Everything in Troy is political. Everything. If someone on the Council sneezes – or doesn’t sneeze, someone cries foul, creates a Facebook page and then threatens to run them out of office.
The shooting Sunday at Kokopellis is no different, and social media has been abuzz about it almost to the frenzy it was in the weeks following the infamous Jan. 25 2014 melee. An unarmed black man was shot allegedly by the one of the bar’s owners Joe Glick, according to sources. Police expect to charge Glick by mid-week.
Political opponents are quick to point out that Council President Rodney Wiltshire was critical of the police in the aftermath of the melee and Councilman Bob Doherty accompanied the owners at a hearing in front of the State Liquor Authority. As far as I know, the councilmen have been silent on the latest episode.
But, Legislator Gary Pavlic, D-Troy, also defended the bar during the Public Safety Committee hearings and he wasn’t quiet. He defended the bar on Facebook, telling others in the threat about how he used to go to the bar and never had any problems.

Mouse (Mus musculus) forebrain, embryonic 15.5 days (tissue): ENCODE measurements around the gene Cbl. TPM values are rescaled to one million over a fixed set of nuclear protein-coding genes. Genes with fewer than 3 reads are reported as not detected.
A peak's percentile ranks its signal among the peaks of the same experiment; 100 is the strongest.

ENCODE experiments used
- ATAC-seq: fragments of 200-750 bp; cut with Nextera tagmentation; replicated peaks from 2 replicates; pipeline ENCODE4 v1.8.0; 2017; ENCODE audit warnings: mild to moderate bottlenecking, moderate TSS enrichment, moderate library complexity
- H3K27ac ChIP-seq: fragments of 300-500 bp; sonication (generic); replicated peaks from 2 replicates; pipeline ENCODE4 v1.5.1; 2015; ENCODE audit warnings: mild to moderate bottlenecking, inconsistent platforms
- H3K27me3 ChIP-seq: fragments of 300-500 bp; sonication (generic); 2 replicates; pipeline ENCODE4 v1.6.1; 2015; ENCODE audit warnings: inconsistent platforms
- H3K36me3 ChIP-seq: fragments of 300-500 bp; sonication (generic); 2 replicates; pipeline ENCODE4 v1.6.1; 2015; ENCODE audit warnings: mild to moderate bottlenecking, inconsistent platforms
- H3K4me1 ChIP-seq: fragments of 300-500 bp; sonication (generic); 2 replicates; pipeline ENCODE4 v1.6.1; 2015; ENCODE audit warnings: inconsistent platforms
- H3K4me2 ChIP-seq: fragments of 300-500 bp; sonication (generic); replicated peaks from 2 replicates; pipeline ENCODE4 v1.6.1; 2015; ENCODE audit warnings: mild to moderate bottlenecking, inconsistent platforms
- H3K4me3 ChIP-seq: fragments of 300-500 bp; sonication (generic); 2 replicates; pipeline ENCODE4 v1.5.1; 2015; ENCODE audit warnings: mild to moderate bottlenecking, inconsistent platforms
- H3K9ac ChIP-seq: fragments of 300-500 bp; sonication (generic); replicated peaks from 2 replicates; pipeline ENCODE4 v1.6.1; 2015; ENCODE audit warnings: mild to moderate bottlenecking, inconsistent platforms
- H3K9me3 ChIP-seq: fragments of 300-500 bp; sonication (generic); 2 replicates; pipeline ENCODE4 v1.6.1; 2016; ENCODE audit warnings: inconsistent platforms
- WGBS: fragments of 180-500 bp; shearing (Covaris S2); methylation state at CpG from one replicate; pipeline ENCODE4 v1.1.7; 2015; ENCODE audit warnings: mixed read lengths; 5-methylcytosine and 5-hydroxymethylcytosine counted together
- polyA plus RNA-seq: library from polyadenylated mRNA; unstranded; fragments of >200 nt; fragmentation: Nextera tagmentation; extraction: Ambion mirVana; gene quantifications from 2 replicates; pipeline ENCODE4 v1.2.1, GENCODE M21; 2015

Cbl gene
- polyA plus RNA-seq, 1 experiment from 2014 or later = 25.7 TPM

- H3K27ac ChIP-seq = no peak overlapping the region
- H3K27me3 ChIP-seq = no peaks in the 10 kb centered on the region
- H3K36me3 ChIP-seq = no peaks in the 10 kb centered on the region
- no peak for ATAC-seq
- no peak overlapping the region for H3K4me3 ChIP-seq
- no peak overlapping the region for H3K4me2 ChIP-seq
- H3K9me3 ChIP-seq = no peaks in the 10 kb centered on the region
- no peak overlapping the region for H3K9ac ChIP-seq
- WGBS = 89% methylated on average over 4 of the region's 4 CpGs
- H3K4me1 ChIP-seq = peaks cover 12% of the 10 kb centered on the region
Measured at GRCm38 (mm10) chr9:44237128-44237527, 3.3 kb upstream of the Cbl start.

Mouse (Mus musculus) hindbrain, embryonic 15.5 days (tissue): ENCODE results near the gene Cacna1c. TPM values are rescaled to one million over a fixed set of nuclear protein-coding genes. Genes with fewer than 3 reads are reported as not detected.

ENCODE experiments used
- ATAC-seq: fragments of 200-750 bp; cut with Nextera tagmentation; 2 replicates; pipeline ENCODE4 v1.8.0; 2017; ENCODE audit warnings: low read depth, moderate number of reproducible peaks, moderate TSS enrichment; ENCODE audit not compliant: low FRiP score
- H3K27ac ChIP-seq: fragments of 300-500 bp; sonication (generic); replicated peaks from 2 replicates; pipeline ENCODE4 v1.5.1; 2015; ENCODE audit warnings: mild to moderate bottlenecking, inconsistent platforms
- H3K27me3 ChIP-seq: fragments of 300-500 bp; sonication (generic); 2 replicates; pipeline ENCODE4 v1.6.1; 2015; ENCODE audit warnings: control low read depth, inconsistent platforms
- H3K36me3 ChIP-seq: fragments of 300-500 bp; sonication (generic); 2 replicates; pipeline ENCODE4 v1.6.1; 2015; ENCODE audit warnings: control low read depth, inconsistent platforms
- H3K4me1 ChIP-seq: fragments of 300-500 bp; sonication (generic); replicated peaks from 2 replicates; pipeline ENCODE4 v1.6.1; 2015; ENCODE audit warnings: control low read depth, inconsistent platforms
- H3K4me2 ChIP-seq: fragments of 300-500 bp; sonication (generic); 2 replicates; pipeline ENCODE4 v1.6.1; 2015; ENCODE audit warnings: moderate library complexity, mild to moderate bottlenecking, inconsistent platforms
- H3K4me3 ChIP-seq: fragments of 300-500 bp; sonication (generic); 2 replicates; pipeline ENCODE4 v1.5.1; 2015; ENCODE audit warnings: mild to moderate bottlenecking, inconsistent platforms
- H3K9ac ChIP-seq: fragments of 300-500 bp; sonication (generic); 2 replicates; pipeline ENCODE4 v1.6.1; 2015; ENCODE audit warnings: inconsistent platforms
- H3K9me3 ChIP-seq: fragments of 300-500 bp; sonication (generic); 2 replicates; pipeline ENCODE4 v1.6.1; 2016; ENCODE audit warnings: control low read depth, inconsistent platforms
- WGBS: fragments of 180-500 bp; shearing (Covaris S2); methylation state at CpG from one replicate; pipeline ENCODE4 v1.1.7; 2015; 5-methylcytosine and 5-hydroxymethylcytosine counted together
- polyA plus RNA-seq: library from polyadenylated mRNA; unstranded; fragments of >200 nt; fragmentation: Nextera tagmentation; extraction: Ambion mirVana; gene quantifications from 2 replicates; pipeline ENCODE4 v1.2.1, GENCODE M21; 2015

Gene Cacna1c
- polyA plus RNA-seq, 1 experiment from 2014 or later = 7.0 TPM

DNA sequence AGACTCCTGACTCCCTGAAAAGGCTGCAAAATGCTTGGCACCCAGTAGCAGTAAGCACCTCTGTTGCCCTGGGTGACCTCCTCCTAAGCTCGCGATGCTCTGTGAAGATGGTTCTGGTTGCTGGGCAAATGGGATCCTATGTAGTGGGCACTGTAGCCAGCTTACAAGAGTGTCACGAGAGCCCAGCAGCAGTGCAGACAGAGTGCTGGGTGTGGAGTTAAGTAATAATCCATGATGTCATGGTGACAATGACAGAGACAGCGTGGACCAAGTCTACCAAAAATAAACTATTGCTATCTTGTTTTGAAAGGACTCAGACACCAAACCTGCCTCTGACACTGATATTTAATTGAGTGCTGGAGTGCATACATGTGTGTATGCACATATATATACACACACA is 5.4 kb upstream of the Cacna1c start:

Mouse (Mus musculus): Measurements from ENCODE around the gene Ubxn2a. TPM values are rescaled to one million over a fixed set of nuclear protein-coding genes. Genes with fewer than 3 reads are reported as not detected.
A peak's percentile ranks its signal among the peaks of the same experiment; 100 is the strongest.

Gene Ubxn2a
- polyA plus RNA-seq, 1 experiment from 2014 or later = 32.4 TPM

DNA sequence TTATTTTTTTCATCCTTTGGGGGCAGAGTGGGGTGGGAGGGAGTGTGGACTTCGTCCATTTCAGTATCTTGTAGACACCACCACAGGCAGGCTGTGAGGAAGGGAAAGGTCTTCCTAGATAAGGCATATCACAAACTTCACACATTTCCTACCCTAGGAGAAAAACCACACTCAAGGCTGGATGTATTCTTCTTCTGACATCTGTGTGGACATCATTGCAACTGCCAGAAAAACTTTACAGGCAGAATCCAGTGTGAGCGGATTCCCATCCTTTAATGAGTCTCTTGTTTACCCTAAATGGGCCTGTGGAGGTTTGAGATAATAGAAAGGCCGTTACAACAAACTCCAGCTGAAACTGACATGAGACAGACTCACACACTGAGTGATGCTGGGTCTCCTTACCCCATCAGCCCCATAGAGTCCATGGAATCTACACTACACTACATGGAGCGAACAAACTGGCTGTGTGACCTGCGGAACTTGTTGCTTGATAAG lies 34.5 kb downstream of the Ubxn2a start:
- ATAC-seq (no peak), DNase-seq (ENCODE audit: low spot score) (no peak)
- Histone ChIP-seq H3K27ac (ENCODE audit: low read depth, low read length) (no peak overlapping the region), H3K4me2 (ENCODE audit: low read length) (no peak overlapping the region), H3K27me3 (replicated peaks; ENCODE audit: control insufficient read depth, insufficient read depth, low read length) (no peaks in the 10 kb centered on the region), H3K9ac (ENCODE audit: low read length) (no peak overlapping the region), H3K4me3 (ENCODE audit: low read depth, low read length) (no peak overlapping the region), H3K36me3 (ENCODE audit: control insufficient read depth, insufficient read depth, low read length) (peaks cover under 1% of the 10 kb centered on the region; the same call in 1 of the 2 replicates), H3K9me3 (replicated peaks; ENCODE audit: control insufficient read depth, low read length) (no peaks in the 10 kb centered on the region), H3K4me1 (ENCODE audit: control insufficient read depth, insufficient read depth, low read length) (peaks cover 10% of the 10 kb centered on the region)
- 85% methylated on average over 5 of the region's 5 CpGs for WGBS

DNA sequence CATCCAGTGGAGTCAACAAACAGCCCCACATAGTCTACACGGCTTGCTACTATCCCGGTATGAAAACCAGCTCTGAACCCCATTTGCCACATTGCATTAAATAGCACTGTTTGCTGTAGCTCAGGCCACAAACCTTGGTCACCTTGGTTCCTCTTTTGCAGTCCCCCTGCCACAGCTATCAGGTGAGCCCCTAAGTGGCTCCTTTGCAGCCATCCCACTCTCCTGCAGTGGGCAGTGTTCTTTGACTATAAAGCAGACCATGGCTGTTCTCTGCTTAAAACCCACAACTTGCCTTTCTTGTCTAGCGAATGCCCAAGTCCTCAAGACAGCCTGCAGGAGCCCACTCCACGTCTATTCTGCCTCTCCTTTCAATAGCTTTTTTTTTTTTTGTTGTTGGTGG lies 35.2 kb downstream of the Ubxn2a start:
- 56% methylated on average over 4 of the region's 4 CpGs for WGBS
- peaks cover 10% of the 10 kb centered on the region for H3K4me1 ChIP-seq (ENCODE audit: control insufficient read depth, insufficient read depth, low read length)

At one point he took a veiled shot at the police, saying he used to wave at them while they sat in their cars at the bank parking lot located near the bar. One of the Glicks complaints was that police were harassing their clientele and scaring away businesses.
Pavlic, during a debate on Facebook said: “It’s been closed since Jan. 1. The even last night was a private farewell party by invitation only. This would not be a story if one of the attendees did not call after everything was over and done with. The person who was shot is fine and did not call police as far as I understand.”
Rather than worry about the shooting of an unarmed black man, Pavlic said: “Onto using our energy to improve our beautiful city!!!”
Must be a new take on the the whole “If you see something say something,” which is the mantra of Homeland Security and about every neighborhood watch program in the nation. Following Pavlic’s lead, this new philosophy of citizen activism is more along the lines of “no harm, no foul …” or at least “no bad harm, no foul.”
Come to think of it, there was more of a stink made when the police allegedly used excessive force against an unarmed black man in the same bar almost a year ago. The FBI investigated and found they did not. Maybe, if this unarmed black man had been killed, Pavlic would take more of an interest.